• Children’s Rights in the Political Realm: National and International Perspectives
  • LGBTQ+ Rights as Human Rights: A Comparative Study
  • Analyzing Political Will and Its Effects on Human Rights Implementation
  • Indigenous People’s Rights in Political Agendas: A Case Study
  • Exploring Human Rights in Post-Apartheid South Africa
  • Migrant and Refugee Rights: International Policies and Realities
  • Climate Change and Human Rights: Addressing Displacement and Environmental Injustice
  • Analyzing the Politics Behind Human Rights Commissions
  • Human Rights and Gender Equality: Assessing Progress and Challenges
  • Disability Rights as Human Rights: A Global Perspective
  • Human Rights in Conflict Zones: A Case of Syria
  • The Politics of the Universal Declaration of Human Rights
  • Human Rights in Authoritarian Regimes: A Case of China
  • Prisoners’ Rights and Political Responses: An International Overview

International Political Economy Essay Topics

  • Power Dynamics in International Trade Agreements
  • Deciphering the Politics of International Financial Institutions
  • Analysis of the Belt and Road Initiative: A New Economic World Order
  • Exploring Brexit: Economic Implications and Political Tensions
  • State-Led Capitalism in China: International Implications
  • Cryptocurrencies and International Political Economy: An Emerging Frontier
  • Globalization Backlash: Rise of Economic Nationalism
  • Food Security and International Political Economy: A Multi-Faceted Study
  • International Debt Crisis: Lessons From Argentina
  • International Trade, Labor, and Human Rights: Unraveling the Connections
  • Climate Change: Challenges for International Political Economy
  • Resource Scarcity, Conflict, and International Political Economy
  • Examining the Washington Consensus: Criticisms and Relevance
  • Global Inequality: Causes and Consequences in International Political Economy
  • Global Value Chains and Power Politics: An Examination
  • Digital Economy and its Influence on Global Politics
  • Global Health and International Political Economy: The Pandemic Perspective
  • Multinational Corporations: Players in the International Political Economy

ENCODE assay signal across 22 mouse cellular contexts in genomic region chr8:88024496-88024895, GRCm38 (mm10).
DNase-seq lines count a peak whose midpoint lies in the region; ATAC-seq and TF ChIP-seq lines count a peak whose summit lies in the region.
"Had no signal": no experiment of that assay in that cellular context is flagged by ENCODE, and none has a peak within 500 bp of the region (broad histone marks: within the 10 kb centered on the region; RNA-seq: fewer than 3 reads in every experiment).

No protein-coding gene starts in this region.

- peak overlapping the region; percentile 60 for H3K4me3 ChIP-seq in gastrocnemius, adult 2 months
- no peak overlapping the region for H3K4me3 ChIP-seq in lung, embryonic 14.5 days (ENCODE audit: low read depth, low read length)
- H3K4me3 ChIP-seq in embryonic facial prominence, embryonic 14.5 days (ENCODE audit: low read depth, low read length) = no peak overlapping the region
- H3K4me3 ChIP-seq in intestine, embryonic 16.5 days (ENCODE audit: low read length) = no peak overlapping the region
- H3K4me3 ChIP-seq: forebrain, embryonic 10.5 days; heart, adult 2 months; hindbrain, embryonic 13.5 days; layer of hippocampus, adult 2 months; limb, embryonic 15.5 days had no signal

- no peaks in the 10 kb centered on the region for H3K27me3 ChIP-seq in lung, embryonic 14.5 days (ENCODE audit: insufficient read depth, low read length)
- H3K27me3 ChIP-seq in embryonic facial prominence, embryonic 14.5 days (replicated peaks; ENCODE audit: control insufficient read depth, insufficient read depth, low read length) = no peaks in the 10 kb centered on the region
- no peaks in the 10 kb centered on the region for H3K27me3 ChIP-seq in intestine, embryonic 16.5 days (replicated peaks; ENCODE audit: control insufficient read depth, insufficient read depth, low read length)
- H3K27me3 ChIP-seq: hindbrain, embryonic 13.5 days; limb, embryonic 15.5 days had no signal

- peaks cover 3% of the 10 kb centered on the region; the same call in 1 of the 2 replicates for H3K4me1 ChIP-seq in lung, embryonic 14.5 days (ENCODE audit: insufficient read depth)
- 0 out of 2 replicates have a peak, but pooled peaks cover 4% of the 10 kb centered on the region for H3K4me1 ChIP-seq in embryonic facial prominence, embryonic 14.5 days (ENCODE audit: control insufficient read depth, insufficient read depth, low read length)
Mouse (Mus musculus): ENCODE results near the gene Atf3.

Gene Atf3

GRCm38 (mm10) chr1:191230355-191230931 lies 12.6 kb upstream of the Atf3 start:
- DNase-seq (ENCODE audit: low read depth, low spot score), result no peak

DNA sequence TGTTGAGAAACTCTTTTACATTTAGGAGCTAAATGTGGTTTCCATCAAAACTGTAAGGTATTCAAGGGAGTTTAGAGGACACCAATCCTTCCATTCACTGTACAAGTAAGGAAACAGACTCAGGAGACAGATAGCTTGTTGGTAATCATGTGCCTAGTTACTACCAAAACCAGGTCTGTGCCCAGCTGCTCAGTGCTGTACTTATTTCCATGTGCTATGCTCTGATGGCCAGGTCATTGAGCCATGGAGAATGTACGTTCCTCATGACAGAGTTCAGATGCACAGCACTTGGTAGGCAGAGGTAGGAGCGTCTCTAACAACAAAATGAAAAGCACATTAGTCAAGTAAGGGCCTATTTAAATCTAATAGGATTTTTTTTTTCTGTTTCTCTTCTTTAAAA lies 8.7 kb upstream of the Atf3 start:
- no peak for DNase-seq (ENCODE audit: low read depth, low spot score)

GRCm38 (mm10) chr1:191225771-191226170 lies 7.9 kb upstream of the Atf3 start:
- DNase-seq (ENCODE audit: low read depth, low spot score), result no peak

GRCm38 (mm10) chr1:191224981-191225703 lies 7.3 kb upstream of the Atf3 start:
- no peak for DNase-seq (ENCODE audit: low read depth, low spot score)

• Analyzing Economic Sanctions as Political Tools
  • Foreign Aid, Political Leverage, and International Relations

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Home / Essay Samples / Philosophy

Political Philosophy Essay Examples and Topics

Tyranny: depiction of dictatorship dynamics in 20th century.

On Tyranny Twenty Lessons From The Twentieth Century, by Timothy Snyder, depicts how dictators have disassembled twentieth-century republics and supplanted them with authoritarian systems, and it also displays the dangers to majority rules systems that still technically exist today, which are incorporating in America. Snyder…

The Esablishment of the Concept of Tyranny in Ancient Greece

Within the archaic Greek world, from roughly 700-480BC, before the rise, and perhaps resulting in the rise, of democracy, tyranny was seemingly common place, according to the evidence we have today such as the writings of historian Herodotus and philosophers like Aristotle. There are clear…

Truth as One of the Ways to Prevent Tyranny

The idea of tyranny may bring up thoughts of a strong and indestructible system, however, it can crumble from an individual acting out within the truth. In Timothy Snyder’s book On Tyranny, he explains through lessons how both standing out and believing in truth can…

Political Philosopher Thomas Hobbes

Political philosopher Thomas Hobbes starts Chapter XIII by saying human beings are all basically equal. Today we are all familiar with the idea of equality, it’s a very powerful moral idea today. People believe in equality, it is obviously in the declaration of independence, all…

Emergence of a Significant Phenomenon in the Nineteenth Century

According to Michel Foucault, there has been an emergence of a significant phenomenon in the nineteenth century, which he called ‘power’s hold over life’ (1976:239). This contributes to a major shift in governmental power and how power is exercised over its population. This phenomenon has…

The Difficult Situation in the Land of the Eastern Fairy Tale

On March 20th, 2003 president George W. Bush and his administration, with fears of nuclear and biological weapons of mass destruction had declared war on Suddam Hussein and his regime. The majority believe that the removal of Hussein was for the best, but the question…

My Drive to Pursue a Degree in Politics, Philosophy, and Economics

A few weeks ago, I heard that the Supreme Court passing the ‘Aadhaar’ Bill – a ruling on the Indian state’s biometric-based demographic database of every individual resident – like a punch in the gut. In India, where I live, this was the first form…

Analysis of Herbert Marcuse’s Philosophies Represented in His Book Eros and Civilisation

Herbert Marcuse, a renowned German-American philosopher, sociologist and political theorist, had produced a multitude of essays and theses that reflect on his perception of the world he’s experienced. Marcuse was an avid supporter of the left in politics and he often criticised capitalism in his…

Are African Traditional Political Institutions and System of Governance Relevant Today?

The nature of underlying traditional political values is a factor that contributes to Africa’s journey to democracy. It is probable that the more habitual political qualities joining with governmental standards concerning administration, the more potential there would be to transform the democratic position of Africa….

Analysis of Cesare Borgia by Niccolo Machiavelli